Germs may not be the only things you're washing away at the sink.
Washing one's hands may also give the feeling of washing away your sins or cleansing a dirty conscience, reveals a new report in the journal Science.
Physical cleanliness is linked to moral or spiritual cleanliness in religions and cultures worldwide.
Scientists have finally put that concept to the test and have found that physical and moral purity are indeed psychologically intertwined -- and sometimes even interchangeable.
"Showering -- a simple everyday activity -- is linked to morality in a way we never knew," said study co-author Katie Liljenquist of Northwestern University.
Liljenquist and her colleagues were inspired to research the phenomenon of the sense of linkage between physical cleanliness and morality after remarking that movie characters almost always showered after committing a heinous crime.
"Showering can feel so good," Liljenquist said, "like it's more than something physical. We wondered if there was something more to that."
Researchers Ask: Clean Body, Clean Mind?
The researchers first asked a group of 60 college students to concentrate on either something ethical or unethical that they had done in the past.
Students who remembered their own unethical behavior were more likely to act as if they felt unclean.
For example, the "unethical memory" students were more likely to say that the unfinished word "W _ _ H" was "WASH" instead of "WISH."
And they were more likely to see "S _ _ P" as "SOAP" instead of "SOUP" or "STEP."
In another similar experiment, 32 other students also were asked to remember some ethical or unethical action from their past.
Each student then got a choice of two free gifts: a pencil or an antiseptic wipe.
Sixty-six percent of the students who said they had recalled an unethical memory took the antiseptic wipe, as if they wanted to wipe their hands -- and perhaps their conscience -- clean.
Only 33 percent of the students who said they had conjured up an ethical memory took the wipe.
Just like committing murder drove Lady Macbeth to wash her hands compulsively in William Shakespeare's play, unethical acts or even unethical thoughts give us "a dirty feeling. … We need to get that feeling off of us. Get that grime away," Liljenquist said.
"It's interesting that [showering or washing] can compensate for moral indiscretion," she said.
"Washing our hands can change the way we behave and the way we perceive ourselves and the world around us," said study co-author Chen-Bo Zhong, a behavioral researcher at the University of Toronto, Canada.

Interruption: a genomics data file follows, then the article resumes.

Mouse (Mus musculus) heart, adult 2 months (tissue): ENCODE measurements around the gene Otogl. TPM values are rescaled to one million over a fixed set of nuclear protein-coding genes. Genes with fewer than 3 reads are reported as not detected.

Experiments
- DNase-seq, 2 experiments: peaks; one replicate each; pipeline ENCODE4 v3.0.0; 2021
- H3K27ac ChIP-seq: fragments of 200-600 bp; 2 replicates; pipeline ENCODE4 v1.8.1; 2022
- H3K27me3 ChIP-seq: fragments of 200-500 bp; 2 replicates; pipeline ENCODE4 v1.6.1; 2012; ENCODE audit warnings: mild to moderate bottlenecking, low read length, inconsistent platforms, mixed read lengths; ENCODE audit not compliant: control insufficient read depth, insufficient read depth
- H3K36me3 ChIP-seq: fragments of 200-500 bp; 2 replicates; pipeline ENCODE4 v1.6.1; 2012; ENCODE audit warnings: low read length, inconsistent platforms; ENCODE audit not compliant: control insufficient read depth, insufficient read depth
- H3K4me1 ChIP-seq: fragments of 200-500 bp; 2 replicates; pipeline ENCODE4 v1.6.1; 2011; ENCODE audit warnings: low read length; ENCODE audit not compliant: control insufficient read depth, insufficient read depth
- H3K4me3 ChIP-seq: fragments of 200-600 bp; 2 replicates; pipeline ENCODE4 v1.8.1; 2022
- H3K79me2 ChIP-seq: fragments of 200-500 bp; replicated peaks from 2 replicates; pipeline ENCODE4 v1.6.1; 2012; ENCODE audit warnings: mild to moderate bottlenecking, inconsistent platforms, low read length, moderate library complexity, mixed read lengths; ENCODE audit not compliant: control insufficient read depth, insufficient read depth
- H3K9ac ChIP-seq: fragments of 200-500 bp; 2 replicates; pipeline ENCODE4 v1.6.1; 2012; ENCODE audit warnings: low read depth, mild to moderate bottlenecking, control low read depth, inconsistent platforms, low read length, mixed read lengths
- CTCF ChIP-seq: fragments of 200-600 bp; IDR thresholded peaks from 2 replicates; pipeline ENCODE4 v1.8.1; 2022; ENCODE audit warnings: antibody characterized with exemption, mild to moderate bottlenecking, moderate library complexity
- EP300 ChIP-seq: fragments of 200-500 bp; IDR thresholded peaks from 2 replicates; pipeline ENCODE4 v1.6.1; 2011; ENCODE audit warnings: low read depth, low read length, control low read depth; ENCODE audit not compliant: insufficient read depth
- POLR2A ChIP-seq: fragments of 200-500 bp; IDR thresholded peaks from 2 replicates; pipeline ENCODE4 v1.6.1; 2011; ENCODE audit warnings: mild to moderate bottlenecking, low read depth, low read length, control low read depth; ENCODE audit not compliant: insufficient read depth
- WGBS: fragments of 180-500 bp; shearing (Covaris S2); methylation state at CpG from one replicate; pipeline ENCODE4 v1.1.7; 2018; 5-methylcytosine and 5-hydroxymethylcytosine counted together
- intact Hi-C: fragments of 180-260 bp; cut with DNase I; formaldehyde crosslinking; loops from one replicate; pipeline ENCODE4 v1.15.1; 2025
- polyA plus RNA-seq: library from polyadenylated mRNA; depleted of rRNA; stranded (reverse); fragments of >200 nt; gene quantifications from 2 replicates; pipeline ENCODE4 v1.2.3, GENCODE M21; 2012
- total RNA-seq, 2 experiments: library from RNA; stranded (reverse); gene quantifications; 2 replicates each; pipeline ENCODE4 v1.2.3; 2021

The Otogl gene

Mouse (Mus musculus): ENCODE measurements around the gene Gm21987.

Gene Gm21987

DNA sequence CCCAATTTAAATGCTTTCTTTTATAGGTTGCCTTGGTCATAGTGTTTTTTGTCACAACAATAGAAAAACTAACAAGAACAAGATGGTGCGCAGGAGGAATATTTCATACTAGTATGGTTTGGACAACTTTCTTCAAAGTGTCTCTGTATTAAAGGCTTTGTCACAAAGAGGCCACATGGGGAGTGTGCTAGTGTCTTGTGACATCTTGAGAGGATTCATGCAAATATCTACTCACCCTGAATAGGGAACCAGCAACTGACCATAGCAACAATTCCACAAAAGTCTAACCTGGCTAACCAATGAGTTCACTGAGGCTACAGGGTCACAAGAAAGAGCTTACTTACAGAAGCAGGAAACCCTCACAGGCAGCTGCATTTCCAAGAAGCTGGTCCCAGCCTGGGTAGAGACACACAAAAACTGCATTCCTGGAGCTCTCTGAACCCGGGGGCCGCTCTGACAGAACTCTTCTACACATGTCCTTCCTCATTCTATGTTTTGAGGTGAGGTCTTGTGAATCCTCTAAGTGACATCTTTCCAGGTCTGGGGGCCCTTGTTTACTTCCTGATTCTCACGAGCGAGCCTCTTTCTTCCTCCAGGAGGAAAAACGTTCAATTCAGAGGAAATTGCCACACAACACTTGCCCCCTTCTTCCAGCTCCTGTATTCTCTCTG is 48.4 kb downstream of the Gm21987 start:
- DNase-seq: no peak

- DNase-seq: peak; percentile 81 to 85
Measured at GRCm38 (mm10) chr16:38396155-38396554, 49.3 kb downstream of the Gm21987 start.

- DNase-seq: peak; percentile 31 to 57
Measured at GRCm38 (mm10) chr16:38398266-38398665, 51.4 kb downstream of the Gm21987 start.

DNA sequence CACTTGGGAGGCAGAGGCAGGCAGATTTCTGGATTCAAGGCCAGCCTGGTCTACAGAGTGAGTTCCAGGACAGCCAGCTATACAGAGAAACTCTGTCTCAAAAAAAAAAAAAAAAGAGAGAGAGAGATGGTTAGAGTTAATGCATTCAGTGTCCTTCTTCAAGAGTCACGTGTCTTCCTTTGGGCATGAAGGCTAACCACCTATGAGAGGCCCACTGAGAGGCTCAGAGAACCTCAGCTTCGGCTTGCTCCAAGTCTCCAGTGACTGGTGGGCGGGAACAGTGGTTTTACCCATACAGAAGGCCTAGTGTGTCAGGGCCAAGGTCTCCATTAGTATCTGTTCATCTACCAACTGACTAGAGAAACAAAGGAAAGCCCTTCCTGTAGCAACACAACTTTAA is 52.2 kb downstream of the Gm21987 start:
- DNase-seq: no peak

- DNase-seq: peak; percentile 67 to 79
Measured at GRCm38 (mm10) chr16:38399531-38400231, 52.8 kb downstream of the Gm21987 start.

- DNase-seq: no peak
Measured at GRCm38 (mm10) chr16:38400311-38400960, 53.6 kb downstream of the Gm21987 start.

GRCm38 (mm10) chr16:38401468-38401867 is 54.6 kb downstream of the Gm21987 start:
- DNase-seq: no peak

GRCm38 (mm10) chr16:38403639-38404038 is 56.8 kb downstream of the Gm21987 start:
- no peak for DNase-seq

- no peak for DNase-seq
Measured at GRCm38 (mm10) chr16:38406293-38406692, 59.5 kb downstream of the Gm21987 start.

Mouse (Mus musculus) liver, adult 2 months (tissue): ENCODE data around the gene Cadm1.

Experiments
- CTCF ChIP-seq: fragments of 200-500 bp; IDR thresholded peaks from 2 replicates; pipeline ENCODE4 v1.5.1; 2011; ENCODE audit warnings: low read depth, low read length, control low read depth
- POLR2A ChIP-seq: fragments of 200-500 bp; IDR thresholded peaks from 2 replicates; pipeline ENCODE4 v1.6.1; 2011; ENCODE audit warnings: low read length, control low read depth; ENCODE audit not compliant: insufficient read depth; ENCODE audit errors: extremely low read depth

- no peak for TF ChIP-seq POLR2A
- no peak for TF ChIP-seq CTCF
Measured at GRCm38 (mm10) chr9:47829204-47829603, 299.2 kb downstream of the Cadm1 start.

Dirty Hands Make a Dirty Conscience?
Bad deeds made students feel dirty, but researchers found that the reverse was also true.
Feeling dirty made students feel bad.
Students who felt physically dirty were more likely to help another student in need.
It was as if they were trying to behave morally in an effort to get physically clean, the researchers said.
In this experiment, students first remembered an unethical deed, and then either washed their hands or did not.
Finally they were asked to help out a desperate graduate student -- by volunteering for another research study without pay.
Those who had been unable to "wash their sins away" with water were more likely to volunteer to help the needy student, the study found.
Seventy-four percent of those who had not washed their hands offered to help, while only 41 percent of the participants who had washed their hands did.
Zhong cautions that the study does not mean everyone should wash their hands more often to become more moral, or that those with less-than-perfect hygiene might have less-than-perfect moral slates.
The association is interesting, though.
"If we want to wash our hands, we shouldn't always attribute the urge to some inner moral turmoil," Zhong said.
"And we can't always just wash and wash and wash our mistakes away. But we should be aware of the psychological impact of our daily behaviors," Zhong said.
A little soap and water might make us feel better about those behaviors. The finding is definitely something to think about.
"Do we assume that cleaner people are more moral? Do cleaner environments make people feel more or less moral?" Liljenquist said that these questions were two of many that the research team was now wondering.